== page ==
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LDMblue : blue diode lasers - 19" Design

Efficiency thanks to Blue Laser Light

The blue diode laser LDMblue revolutionizes the processing of copper, gold, and other highly reflective metals in multiple respects. The direct generation of up to 2 kW cw laser power in the 450 nm wavelength range is unique and avoids the need for complex and inefficient wavelength conversion devices. At the same time, the absorption and, by extension, the process efficiency, is increased by a factor of up to 20, compared to lasers in the 1-micron range. The diode laser’s energy deposition can be precisely controlled, enabling copper to be melted without evaporation, leading to a melt pool that is more stable than ever before. This opens up new application opportunities, such as the heat conduction welding of thin copper foils.

Field-proven System Concept

LDMblue is based on the 19’’ rack design of the LDM product family, which has been well-established in industrial applications for many years. The modular design of the system enables lasers to undergo maintenance and servicing in the field. Pre-defined spare part modules allow central system components to be easily replaced by trained personnel. Alongside the service concept, all the interfaces for control and system integration remain unchanged. The control options also include the fast modulation of the high-power diode laser’s output power with a rise time of less than 150 microseconds (10%-90%).

Scalable Laser Power

Laserline’s characteristic modular system concept facilitates the stagewise scaling of the LDMblue laser’s maximum power. At the same time, the beam quality can be adapted to suit the process requirements by means of different diode stack configurations. This unique technology provides the flexibility, modularity and scalability that is already a hallmark of other Laserline products.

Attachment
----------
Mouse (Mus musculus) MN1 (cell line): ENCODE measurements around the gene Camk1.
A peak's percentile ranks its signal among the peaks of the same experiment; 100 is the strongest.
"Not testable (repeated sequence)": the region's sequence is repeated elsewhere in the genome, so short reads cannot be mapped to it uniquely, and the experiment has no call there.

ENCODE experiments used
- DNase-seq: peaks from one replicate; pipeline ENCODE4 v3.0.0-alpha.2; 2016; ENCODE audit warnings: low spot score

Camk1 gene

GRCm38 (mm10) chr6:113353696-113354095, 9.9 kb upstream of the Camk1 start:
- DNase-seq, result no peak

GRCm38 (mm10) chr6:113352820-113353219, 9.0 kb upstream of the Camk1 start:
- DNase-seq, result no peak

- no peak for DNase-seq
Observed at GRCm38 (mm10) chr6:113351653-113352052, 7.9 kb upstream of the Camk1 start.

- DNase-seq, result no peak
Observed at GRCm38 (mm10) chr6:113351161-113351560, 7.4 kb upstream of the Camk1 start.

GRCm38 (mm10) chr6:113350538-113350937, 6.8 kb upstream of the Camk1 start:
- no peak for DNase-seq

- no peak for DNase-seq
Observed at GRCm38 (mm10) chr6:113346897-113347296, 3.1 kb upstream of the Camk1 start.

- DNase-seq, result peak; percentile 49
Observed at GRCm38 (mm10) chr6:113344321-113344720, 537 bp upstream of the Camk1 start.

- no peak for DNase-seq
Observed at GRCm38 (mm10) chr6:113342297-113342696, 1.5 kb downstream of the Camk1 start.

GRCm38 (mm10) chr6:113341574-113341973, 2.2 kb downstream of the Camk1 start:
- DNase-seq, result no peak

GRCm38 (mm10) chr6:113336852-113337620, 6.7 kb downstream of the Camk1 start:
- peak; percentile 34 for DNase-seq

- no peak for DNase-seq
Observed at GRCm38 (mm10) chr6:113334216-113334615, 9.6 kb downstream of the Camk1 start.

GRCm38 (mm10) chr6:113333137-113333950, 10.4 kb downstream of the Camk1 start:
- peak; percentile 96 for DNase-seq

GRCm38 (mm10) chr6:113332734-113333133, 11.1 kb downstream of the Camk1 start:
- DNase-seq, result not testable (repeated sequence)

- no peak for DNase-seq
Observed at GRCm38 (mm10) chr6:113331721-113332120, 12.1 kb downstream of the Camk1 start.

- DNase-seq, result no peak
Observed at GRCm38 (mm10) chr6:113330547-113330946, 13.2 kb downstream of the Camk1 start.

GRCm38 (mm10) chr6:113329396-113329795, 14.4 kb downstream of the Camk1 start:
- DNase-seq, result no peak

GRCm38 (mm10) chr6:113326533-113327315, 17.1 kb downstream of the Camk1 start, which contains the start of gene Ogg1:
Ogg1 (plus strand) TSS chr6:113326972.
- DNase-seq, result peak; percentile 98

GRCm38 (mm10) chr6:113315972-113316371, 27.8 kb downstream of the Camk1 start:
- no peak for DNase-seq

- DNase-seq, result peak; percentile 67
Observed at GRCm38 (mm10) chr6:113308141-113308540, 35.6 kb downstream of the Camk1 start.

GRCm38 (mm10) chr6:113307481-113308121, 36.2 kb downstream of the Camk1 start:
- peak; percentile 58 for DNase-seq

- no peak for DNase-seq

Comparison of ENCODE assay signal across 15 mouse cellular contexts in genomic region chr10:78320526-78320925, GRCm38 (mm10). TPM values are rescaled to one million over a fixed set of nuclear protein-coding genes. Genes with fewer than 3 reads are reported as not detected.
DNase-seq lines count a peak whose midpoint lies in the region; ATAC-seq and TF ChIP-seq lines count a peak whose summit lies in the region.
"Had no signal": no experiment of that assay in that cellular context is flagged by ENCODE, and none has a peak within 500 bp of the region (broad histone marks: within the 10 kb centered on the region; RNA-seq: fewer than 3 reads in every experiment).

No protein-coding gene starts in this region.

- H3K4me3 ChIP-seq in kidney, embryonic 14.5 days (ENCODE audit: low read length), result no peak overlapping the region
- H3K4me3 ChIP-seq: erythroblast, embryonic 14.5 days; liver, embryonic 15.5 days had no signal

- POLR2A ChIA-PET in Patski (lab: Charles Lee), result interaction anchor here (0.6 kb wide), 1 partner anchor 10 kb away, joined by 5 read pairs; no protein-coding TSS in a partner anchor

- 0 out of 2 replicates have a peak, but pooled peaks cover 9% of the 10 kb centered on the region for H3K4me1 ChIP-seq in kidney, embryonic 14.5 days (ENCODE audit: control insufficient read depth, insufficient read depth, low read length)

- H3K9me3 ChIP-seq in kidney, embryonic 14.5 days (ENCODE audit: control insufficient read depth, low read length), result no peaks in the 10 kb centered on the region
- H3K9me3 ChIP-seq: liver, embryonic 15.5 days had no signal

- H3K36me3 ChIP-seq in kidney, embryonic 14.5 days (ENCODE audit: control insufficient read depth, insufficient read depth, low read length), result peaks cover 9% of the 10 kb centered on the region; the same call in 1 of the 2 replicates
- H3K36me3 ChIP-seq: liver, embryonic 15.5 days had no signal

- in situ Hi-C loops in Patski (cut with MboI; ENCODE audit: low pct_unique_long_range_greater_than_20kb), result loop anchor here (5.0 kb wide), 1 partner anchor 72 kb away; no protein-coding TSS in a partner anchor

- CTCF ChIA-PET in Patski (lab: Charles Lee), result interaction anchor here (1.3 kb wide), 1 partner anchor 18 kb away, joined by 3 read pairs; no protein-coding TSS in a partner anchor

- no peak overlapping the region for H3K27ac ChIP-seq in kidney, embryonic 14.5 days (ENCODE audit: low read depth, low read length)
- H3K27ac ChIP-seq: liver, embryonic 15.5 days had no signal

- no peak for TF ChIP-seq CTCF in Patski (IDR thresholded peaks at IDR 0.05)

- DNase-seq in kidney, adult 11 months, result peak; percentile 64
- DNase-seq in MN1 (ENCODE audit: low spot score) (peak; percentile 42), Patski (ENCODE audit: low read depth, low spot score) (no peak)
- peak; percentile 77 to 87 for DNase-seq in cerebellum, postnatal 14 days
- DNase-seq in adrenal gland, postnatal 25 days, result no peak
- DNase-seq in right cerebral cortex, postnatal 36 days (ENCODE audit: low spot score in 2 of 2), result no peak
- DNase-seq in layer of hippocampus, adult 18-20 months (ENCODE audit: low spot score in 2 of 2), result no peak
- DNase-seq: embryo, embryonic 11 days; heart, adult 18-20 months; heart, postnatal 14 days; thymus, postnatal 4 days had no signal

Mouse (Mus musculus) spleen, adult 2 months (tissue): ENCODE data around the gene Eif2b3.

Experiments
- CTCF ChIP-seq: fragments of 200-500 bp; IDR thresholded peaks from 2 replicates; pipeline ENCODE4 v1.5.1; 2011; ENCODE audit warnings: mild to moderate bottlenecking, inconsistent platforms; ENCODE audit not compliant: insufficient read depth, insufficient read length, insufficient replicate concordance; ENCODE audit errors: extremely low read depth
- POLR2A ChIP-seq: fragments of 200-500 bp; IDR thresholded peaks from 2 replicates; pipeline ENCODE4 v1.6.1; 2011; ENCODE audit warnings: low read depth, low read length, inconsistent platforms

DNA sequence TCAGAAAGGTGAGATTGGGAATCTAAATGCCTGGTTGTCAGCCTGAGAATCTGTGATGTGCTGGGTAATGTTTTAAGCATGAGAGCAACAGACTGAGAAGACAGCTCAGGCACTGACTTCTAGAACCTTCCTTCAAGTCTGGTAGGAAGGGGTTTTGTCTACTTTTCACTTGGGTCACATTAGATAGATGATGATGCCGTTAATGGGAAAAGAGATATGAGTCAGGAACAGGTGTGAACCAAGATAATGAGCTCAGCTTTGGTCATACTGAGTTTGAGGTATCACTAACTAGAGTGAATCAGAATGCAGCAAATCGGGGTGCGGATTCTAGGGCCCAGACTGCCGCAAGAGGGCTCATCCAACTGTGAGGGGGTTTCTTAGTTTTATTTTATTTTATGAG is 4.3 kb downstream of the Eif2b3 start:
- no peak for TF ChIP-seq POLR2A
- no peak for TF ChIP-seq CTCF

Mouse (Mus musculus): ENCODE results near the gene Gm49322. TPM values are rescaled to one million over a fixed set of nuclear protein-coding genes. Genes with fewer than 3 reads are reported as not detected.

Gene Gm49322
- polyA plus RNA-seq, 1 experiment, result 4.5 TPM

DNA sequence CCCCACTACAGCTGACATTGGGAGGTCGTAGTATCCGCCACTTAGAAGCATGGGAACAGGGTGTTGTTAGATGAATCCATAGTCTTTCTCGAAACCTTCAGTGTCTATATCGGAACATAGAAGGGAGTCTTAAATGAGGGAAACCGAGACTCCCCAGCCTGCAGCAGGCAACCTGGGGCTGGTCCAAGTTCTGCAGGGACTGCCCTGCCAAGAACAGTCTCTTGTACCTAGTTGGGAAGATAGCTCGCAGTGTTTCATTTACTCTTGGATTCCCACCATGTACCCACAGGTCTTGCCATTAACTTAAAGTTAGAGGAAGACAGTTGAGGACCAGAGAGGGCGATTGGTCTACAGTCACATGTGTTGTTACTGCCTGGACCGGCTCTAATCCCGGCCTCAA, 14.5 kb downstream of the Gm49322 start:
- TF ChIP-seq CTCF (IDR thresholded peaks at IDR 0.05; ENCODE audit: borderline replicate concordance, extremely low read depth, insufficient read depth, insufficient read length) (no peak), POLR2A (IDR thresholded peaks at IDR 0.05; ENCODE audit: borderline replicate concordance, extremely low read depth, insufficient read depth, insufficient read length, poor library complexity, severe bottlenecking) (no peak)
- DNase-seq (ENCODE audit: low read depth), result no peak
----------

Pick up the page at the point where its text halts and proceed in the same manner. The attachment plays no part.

New Application Opportunities

The combination of the 450 nm wavelength with 2,000-Watt cw laser power opens up completely new opportunities for the high-quality processing of highly reflective metals. Moreover, this can be performed almost independently of the condition of the surface. This means that electrical interconnections can be created using a laser, but also brings forth new prospects for improved welding processes in electromobility applications, such as battery interconnection. Thanks to the world’s first system providing up to 2,000 Watt of blue laser power, many more applications are expected in the near future e.g., copper cladding. More information can be found under Nonferrous Metal Welding or Copper Welding.

Welding of Thin Sheets

Tasks that pose a good deal of challenges with conventional joining techniques, such as the welding of thin copper foils and copper sheets to give a perfect cosmetic appearance,  are now possible. Furthermore, combinations of dissimilar types of metals, such as copper with aluminum or copper with steel, can be created with copper as the first joining partner, which breaks the convention that copper has to be the bottom joining partner. The heat conduction process that this enables goes hand-in-hand with a high gap bridge ability, which allows novel component designs, such as edge welds or butt joints, to be used in order to increase material efficiency.

Technical Advantages at a glance

  • Laser power (CW) in the kilowatt range at a wavelength of 450 nm
  • Fast power control and power modulation
  • Optimized absorption in highly reflective metals
  • Industry-proven system architecture
  • Highly stable process with still melt pool characteristics
  • Welding of stacked thin foils and copper sheets
  • Welding or joining of dissimilar metals
  • 19’’ rack mount for easy integration of the blue diode laser into existing systems

Use of Blue Lasers in the Industry